A man repeatedly caught zipping around Reedsburg in a go-kart while intoxicated will avoid prison time, despite being convicted of his sixth drunken driving offense.
In court Monday, prosecutors entered a plea deal with 65-year-old Michael P. Witt, of Reedsburg, to resolve seven felony cases and numerous charges against him. He must spend the next year in jail with work-release privileges, plus eight years on probation.
Witt’s recent batch of legal troubles began in June 2017 when a Reedsburg police officer caught him “speeding around” the city in a patriotically decorated go-kart while intoxicated. Nine days later, he was again caught driving the vehicle — with two American flags flying from the back — on city streets under the influence.
In the months that followed, Witt was arrested multiple times for violating conditions of his bond. In one incident, he was caught riding a blue motor scooter, with an American flag on the back, to a gas station to purchase beer.
In exchange for his no contest pleas to two counts of drunken driving and two counts of bail jumping, prosecutors agreed to dismiss all other charges. In lieu of a prison sentence, they recommended time in the county jail and probation.
Sauk County Assistant District Attorney Rick Spoentgen said despite being convicted of six drunken driving offenses, a recommendation of no prison time was warranted because of the unique circumstances involving Witt’s case.
Because of his age, the vehicle he was driving, and his ties to the community, Spoentgen said, it made sense to give him “one final bite at the apple before the hammer comes down and he is severely punished for his actions.”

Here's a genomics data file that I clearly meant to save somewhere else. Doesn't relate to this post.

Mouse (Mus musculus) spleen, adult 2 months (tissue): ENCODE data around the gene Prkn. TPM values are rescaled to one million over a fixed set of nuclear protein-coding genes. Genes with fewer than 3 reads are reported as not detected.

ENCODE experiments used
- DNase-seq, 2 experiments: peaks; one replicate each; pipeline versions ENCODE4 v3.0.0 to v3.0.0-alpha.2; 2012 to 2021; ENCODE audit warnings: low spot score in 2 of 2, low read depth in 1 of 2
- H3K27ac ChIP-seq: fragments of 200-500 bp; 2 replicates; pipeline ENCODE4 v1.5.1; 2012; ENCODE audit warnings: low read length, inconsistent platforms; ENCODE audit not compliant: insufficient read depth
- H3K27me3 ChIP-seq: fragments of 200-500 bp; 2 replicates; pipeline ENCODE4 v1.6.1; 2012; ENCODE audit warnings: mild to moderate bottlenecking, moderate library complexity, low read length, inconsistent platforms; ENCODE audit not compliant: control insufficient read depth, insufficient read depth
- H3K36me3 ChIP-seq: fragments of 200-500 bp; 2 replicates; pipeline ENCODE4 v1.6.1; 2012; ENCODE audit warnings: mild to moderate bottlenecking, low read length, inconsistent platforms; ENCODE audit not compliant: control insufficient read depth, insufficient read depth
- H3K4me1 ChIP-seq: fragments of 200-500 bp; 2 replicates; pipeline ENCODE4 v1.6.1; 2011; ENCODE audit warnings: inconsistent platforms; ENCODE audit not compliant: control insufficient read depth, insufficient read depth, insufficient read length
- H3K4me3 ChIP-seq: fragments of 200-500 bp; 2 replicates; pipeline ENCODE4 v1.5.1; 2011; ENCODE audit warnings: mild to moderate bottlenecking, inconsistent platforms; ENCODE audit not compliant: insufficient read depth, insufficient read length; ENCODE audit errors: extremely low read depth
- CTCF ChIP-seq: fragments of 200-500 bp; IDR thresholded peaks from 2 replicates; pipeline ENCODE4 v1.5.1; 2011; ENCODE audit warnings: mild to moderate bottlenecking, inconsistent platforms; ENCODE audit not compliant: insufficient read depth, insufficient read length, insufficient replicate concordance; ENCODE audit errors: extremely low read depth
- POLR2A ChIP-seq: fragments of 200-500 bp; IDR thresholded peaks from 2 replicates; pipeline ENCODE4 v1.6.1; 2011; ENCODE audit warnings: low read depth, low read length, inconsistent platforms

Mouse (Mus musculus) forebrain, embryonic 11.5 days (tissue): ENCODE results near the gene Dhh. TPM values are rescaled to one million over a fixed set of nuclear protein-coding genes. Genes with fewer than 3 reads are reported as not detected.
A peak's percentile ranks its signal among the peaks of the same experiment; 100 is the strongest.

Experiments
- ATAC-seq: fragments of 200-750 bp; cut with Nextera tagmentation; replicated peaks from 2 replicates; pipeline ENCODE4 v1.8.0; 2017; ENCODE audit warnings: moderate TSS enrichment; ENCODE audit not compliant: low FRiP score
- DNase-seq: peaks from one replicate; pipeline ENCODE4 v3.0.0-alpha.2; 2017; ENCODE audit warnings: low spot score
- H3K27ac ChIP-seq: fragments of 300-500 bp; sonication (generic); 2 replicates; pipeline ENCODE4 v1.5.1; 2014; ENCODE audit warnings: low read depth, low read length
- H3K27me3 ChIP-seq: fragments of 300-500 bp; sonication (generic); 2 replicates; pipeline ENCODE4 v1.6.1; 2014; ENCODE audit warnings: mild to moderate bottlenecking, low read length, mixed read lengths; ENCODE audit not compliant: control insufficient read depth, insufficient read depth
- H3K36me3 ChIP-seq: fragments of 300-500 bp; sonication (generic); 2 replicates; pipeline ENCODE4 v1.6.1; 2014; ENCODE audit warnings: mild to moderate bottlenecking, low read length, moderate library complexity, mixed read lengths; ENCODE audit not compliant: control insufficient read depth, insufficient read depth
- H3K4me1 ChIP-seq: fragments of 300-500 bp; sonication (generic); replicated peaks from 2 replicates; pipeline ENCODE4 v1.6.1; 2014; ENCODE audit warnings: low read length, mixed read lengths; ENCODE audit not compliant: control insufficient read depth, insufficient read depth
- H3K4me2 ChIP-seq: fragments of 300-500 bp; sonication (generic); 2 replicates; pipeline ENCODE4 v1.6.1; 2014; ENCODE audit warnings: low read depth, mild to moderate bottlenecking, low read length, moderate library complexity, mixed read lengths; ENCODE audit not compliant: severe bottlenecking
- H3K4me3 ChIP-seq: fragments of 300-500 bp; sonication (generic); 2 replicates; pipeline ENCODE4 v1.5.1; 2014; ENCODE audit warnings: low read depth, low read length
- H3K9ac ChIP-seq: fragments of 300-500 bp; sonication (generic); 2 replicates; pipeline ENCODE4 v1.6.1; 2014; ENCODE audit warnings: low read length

Witt served as a medic in the Vietnam War and suffers from post-traumatic stress disorder, his attorney, Stephen Eisenberg of Madison, said Monday. And prior to his June 2017 arrest, Witt had gone eight years without a drunken driving conviction.
Eisenberg also said Witt has limited mobility, suffers from memory problems and is not violent. He said his client’s main problem is alcohol.
“He’s a mild man,” Eisenberg said. “He’s a simple person struggling with physical and emotional addictions. He’s not a bad person.”
In accepting the joint recommendation from the prosecution and defense, Sauk County Circuit Court Judge Guy Reynolds agreed to withhold sentencing and ordered that Witt report immediately to jail.
If Witt doesn’t comply with terms of the deal, which include loss of driving privileges for “non-human-powered vehicles,” mandatory counseling, absolute sobriety and fines, he could wind up back in court facing prison time.
“I hope you take positive advantage of the opportunity here and the relatively rare second chance,” Reynolds said. “Although it’s really your fifth and sixth chance when it comes to dealing with your alcohol problems.”